On Election Day, there is a shimmer of light that there might be an NHL Season ??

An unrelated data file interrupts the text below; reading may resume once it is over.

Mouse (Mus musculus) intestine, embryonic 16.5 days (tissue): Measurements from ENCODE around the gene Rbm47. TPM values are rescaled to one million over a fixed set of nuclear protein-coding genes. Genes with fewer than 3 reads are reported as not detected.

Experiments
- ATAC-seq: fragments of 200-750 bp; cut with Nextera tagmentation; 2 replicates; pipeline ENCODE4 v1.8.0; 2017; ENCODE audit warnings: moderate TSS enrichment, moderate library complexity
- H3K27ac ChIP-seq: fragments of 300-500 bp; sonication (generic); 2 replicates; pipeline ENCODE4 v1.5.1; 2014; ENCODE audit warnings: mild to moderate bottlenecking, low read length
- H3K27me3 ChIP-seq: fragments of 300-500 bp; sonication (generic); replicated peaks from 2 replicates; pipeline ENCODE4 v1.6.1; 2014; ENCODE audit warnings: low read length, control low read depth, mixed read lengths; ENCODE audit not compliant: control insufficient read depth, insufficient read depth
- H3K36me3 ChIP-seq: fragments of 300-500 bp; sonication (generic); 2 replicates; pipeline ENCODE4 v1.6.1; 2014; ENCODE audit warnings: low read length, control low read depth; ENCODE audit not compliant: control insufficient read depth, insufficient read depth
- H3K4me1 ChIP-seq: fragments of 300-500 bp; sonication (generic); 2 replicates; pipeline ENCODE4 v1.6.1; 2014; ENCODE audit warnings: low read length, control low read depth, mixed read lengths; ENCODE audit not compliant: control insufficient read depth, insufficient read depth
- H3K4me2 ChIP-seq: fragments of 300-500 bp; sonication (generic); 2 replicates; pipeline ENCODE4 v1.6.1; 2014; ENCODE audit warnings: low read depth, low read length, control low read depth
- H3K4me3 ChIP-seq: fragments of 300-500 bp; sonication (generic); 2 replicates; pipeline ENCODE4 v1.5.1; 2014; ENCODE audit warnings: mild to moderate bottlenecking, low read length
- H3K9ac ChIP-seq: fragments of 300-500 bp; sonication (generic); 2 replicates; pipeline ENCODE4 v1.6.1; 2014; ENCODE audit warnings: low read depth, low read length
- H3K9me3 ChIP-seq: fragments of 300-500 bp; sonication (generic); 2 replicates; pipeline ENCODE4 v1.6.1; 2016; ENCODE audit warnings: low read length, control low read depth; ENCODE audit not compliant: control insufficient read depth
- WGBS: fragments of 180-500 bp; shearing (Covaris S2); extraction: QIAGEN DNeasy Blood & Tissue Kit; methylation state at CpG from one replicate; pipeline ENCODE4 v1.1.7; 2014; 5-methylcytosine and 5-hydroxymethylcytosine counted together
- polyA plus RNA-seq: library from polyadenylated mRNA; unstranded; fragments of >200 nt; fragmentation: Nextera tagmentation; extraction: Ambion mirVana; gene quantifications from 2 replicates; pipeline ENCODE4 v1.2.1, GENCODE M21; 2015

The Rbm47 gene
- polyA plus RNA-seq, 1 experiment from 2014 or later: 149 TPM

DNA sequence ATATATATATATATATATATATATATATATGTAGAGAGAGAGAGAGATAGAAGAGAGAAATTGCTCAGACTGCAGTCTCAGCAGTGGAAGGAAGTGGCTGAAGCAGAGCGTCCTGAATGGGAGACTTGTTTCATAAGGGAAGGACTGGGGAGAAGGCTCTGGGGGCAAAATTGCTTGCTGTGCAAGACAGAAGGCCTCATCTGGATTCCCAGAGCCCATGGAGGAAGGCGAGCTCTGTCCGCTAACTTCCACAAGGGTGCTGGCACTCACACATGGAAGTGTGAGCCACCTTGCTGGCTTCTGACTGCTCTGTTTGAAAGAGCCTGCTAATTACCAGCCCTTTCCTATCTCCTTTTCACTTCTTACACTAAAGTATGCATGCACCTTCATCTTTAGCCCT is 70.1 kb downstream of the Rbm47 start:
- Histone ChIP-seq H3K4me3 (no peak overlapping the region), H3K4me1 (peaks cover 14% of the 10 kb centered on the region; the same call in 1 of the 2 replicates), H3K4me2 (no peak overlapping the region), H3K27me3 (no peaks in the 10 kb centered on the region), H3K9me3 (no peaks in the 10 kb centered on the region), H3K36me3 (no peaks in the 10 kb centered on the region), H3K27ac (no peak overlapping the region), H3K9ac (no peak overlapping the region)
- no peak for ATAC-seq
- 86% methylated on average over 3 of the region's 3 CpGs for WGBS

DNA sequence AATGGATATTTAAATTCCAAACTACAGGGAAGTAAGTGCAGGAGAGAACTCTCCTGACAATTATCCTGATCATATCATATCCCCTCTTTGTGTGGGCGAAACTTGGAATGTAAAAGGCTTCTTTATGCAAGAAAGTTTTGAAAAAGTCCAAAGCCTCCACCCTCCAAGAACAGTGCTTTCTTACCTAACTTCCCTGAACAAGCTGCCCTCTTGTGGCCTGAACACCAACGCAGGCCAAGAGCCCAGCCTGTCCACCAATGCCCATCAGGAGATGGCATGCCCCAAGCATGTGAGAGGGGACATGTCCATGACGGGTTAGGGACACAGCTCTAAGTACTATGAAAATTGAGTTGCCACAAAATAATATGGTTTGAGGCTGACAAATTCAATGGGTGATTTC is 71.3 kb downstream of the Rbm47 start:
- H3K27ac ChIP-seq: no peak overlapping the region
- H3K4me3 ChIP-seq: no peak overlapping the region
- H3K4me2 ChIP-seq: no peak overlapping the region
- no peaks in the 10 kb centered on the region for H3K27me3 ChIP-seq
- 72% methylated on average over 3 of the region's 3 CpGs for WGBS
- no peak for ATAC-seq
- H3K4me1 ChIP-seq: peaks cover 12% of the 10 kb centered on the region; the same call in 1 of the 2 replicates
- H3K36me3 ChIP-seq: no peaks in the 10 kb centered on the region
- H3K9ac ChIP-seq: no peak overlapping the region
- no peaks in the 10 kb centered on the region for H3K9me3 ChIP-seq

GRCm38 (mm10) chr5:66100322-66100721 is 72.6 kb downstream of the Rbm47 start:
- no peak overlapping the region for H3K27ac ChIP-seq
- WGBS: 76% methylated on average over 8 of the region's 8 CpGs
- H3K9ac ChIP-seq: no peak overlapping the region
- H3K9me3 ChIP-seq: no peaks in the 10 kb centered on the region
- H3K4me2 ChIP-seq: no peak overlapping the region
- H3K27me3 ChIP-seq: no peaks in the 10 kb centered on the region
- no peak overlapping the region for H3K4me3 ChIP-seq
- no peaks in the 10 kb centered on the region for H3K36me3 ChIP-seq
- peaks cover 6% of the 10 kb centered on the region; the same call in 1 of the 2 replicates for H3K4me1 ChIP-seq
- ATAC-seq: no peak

So far the issues remain the same, it’s a feeling of optimism that came out of informal talks over the weekend that’s driving the resumption of National Hockey League labor talks today in New York. Those weekend talks were between the number two men on both sides, associate commissioner Bill Daly representing commissioner Gary Bettman, and Steve Fehr, representing his brother and union chief Donald. An attitude of cooperation is the least it would have taken to get the big guys back to the bargaining table after the contentious manner in which they broke off talks after a short session on october 18th. That session opened amid optimism that the players would see some wiggle room when the owners put a 50-50 revenue split on the table. Fehr crunched the numbers for the players, showing losses on their side totalling more than a billion and a half dollars over three years, and they opened the session with a swift refusal of the owners proposal before presenting three counter offers, which Bettman angrily stormed out on in a matter of minutes. When they return to the table today there will be some hope on the owners side that their 50-50 proposal might still be a starting point. For the players to be in any mood to listen to that proposal again there will have to be favorables that fall into place from the other side of the table, the first of which would probably be the “make whole” proposition on players contracts, meaning those contracts would have to be paid in full, 100 cents on every dollar. As in any negotiation every take has to come with some give and the owners aren’t likely to budge on their reported desired changes to the entry level contracts and the terms of unrestricted free agency, adding a year to each. Entry level currently covers three years while unrestricted free agency is determined on two levels, years of experience, currently seven, or age, currently 27. Many of these issues are double edged. Not only must the union be willing to offer some give, as on the 50-50 proposal, where the owners had been looking for a players percentage reduction to forty seven, in turn for the “make whole” concession, there will have to be some give and take between owners. While there is no revenue sharing on the table, which might create a civil war between owners, the “haves” will be asked to take a step toward the middle to find equal ground with the “have nots” in terms of adjustment to AHL contracts, which will put the two ends of the ownership spectrum on more equal footing, reducing the margin for error the “haves” currently enjoy when it comes to signing player contracts. The issues haven’t changed drastically but something happened on Saturday to generate some optimism that there’s room for give and take on some of them. Which ones and how much now become the critical questions. With the “Winter Classic” already cancelled and the hopes for any season, no matter how truncated, hanging in the balance, optimisim is a fragile thing. It can disappear as quickly as it appeared. With a comment from the sports world, I’m Scott Gray.